The St. Maarten AIDS Foundation, in collaboration with Emory University in the US, rolled out the Girl Power program in 2006. Tailored specifically for St. Maarten’s teenage girls enrolled in secondary schools, Girl Power is an HIV/STI prevention program that applies the theory of gender equality and empowerment.
A KABP (Knowledge, Attitude, Behavior, Practices) study conducted on the island showed that secondary school students are at high risk for STI/HIV infection, due to various factors such as early initiation of sexual experiences, poor communication skills with adults, poor negotiation skills, lack of self efficacy and low risk perception.
The goal of the program is to change the behavior of adolescent female students in an attempt to decrease or stabilize the number of STI/HIV infections on the island.
As of mid-2012, over 1,000 teenage girls have participated in the three-day workshops, learning skills in the areas of decision-making, problem-solving, assertiveness, refusing risky situations and safer sex practices.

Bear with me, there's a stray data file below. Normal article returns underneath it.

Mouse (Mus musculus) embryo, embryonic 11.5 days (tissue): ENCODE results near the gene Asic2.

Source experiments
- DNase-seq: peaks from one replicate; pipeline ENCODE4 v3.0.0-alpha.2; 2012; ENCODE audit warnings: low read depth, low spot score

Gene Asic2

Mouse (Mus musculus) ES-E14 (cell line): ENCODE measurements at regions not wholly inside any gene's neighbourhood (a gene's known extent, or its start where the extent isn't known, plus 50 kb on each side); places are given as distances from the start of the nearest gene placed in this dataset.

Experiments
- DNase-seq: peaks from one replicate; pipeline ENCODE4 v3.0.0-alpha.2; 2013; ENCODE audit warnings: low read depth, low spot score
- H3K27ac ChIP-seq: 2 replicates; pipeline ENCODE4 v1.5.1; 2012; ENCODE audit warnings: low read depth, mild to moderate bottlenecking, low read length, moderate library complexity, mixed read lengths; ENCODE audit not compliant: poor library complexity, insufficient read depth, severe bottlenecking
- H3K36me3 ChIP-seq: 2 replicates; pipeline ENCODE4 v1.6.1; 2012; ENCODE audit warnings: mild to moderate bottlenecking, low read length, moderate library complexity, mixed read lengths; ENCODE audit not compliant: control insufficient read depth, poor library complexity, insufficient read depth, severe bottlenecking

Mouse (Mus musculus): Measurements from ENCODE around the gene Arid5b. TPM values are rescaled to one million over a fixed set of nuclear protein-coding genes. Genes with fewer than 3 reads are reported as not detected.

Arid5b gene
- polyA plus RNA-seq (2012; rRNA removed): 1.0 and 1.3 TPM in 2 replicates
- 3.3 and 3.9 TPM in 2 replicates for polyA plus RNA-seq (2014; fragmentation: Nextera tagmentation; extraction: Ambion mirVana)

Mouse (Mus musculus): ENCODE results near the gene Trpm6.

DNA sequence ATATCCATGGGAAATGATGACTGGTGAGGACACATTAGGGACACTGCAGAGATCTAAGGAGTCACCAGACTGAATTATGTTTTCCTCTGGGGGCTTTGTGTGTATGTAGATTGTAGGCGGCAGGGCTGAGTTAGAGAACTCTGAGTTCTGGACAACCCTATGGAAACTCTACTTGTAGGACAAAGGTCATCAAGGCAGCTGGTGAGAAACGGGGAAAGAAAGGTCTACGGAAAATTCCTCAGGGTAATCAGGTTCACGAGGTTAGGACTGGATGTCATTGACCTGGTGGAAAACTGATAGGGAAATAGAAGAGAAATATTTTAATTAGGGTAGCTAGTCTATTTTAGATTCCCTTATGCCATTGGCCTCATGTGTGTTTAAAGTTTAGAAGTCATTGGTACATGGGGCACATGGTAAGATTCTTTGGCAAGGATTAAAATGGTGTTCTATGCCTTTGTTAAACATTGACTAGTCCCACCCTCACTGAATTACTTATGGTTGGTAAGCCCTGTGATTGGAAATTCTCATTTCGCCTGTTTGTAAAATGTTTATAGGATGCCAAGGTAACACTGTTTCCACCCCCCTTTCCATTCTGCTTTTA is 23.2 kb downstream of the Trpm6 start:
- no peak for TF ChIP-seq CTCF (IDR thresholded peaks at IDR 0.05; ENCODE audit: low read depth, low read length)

Ultimately, Girl Power hopes to help St. Maarten’s young girls to become more knowledgeable, more confident, and surrounded by peers with norms that are more supportive of safer relationships and healthy lifestyles.
A group photo of the facilitators of the Girl Power program, May 2012
If you’d like to learn more about or volunteer for Girl Power, please contact us at or Ria Uiterloo at .